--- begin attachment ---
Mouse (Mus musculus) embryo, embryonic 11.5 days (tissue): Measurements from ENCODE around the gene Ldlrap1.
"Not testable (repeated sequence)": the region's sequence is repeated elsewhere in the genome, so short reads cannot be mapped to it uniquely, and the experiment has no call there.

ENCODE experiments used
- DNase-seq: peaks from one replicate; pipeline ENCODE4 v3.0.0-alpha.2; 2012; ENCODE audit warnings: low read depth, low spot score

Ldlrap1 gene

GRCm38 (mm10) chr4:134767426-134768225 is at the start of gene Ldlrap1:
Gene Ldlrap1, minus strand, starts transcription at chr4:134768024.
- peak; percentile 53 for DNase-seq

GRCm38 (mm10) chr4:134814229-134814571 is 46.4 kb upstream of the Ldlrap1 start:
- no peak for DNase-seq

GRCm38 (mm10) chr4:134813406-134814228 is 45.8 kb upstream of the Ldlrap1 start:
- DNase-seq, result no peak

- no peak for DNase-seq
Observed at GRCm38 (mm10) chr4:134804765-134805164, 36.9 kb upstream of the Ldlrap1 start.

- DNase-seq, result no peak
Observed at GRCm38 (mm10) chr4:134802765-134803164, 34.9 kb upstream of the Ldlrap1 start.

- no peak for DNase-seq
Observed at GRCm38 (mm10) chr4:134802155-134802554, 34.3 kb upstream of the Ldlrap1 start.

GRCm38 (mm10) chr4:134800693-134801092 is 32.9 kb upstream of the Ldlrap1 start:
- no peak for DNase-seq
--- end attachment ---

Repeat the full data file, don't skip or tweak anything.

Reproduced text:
Mouse (Mus musculus) embryo, embryonic 11.5 days (tissue): Measurements from ENCODE around the gene Ldlrap1.
"Not testable (repeated sequence)": the region's sequence is repeated elsewhere in the genome, so short reads cannot be mapped to it uniquely, and the experiment has no call there.

ENCODE experiments used
- DNase-seq: peaks from one replicate; pipeline ENCODE4 v3.0.0-alpha.2; 2012; ENCODE audit warnings: low read depth, low spot score

Ldlrap1 gene

GRCm38 (mm10) chr4:134767426-134768225 is at the start of gene Ldlrap1:
Gene Ldlrap1, minus strand, starts transcription at chr4:134768024.
- peak; percentile 53 for DNase-seq

GRCm38 (mm10) chr4:134814229-134814571 is 46.4 kb upstream of the Ldlrap1 start:
- no peak for DNase-seq

GRCm38 (mm10) chr4:134813406-134814228 is 45.8 kb upstream of the Ldlrap1 start:
- DNase-seq, result no peak

- no peak for DNase-seq
Observed at GRCm38 (mm10) chr4:134804765-134805164, 36.9 kb upstream of the Ldlrap1 start.

- DNase-seq, result no peak
Observed at GRCm38 (mm10) chr4:134802765-134803164, 34.9 kb upstream of the Ldlrap1 start.

- no peak for DNase-seq
Observed at GRCm38 (mm10) chr4:134802155-134802554, 34.3 kb upstream of the Ldlrap1 start.

GRCm38 (mm10) chr4:134800693-134801092 is 32.9 kb upstream of the Ldlrap1 start:
- no peak for DNase-seq